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Some Brahmans, strangely those learning Abhidhamma and give into meditation, draw excuses of deeds and weight of kamma from the Vinaya, arguing that a lesser transgression must be lighter kamma. Is such an idea legitimately or just another cherry-picking around to justify personal incapacities and giving favors?

What's the different between "retaliation-justice" (in cases one likes to judge god-like) and the Vinaya, the difference between conduct-rules and kamma? Acting according certain community-rules or according the law of nature?

[Note: this is not given to give a stand, nor to trade, exchange or Buddh-ism, but for liberation, gaining rightly unbound.]

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You must be dissatisfied with my quote (in this answer) of killing humans being a parajika offense for monks vs. killing animals which is only a pacittiya offense. A parajika offense is met with immediate and irreversible dismissal from the monastic order. A pacittiya offense is met with confession, usually with the intention to not repeat it.

Firstly, let's get this right:

However, does this mean killing any living creature has the same consequence or same effects? Does killing a mosquito bear the same consequence as killing an arahant?

The answer is NO.

According to AN 6.87, there is actually a list of people a person could kill or injure, and such a person will never be able to have the right mental state or moral capacity to learn the Dhamma:

"Endowed with these six qualities, a person is incapable of alighting on the lawfulness, the rightness of skillful mental qualities even when listening to the true Dhamma. Which six?

"He has killed his mother; he has killed his father; he has killed an arahant; he has, with corrupt intent, caused the blood of a Tathagata to flow; he has caused a split in the Sangha; or he is a person of dull discernment, slow & dull-witted.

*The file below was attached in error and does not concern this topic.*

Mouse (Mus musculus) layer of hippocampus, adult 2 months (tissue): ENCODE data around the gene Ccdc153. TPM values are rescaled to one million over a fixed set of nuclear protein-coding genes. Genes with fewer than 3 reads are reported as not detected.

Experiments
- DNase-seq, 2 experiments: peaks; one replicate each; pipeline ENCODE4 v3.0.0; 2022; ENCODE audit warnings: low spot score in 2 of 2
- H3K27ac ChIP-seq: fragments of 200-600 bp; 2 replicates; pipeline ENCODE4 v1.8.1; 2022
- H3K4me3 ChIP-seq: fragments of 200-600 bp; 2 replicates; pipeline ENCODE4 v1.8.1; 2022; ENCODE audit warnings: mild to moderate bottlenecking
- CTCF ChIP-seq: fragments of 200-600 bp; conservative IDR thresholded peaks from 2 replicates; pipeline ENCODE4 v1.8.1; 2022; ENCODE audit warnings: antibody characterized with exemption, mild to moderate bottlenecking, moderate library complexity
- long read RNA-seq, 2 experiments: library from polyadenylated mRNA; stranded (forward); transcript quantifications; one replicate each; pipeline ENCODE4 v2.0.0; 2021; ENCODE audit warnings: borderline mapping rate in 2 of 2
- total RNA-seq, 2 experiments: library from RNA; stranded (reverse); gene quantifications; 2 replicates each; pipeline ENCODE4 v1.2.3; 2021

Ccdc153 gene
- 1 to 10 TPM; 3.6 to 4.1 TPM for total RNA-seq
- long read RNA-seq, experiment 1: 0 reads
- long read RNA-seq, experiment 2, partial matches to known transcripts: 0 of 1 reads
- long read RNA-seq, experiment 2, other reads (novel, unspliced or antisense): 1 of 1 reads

"Endowed with these six qualities, a person is capable of alighting on the lawfulness, the rightness of skillful mental qualities even while listening to the true Dhamma. Which six?

"He has not killed his mother; he has not killed his father; he has not killed an arahant; he has not, with corrupt intent, caused the blood of a Tathagata to flow; he has not caused a split in the Sangha; and he is a discerning person, not slow or dull-witted.

According to MN 86, Angulimala killed many human beings, but he could still change and become an arahant. So, probably, he did not commit the transgressions above (killing father, killing mother, killing arahant, injuring Buddha):

And at that time in King Pasenadi's realm there was a bandit named Angulimala: brutal, bloody-handed, devoted to killing & slaying, showing no mercy to living beings. He turned villages into non-villages, towns into non-towns, settled countryside into unsettled countryside. Having repeatedly killed human beings, he wore a garland (mala) made of fingers (anguli).

(After the Buddha transformed Angulimala)

Then Ven. Angulimala, dwelling alone, secluded, heedful, ardent, & resolute, in no long time reached & remained in the supreme goal of the holy life for which clansmen rightly go forth from home into homelessness, knowing & realizing it for himself in the here & now. He knew: "Birth is ended, the holy life fulfilled, the task done. There is nothing further for the sake of this world." And thus Ven. Angulimala became another one of the arahants.

On the other hand, according to DN 2, King Ajatasattu was unable to effectively learn the Dhamma because he had arranged to kill his father in order to become king:

So King Ajatasattu, delighting and rejoicing in the Blessed One's words, rose from his seat, bowed down to him, and — after circumambulating him — left. Not long after King Ajatasattu had left, the Blessed One addressed the monks: "The king is wounded, monks. The king is incapacitated. Had he not killed his father — that righteous man, that righteous king — the dustless, stainless Dhamma eye would have arisen to him as he sat in this very seat."

  • So physical deeds are heavier then mental? Shouting with a gun after a mosquito for two hours and killing an elefant in affect.... come on, what the worth of all the knowledge gained... Fellow of the Ninganthas. Where proper attention got another times lost? For the sake of "i am right, i did not talk nonsense..."? – Samana Johann Feb 24 at 8:46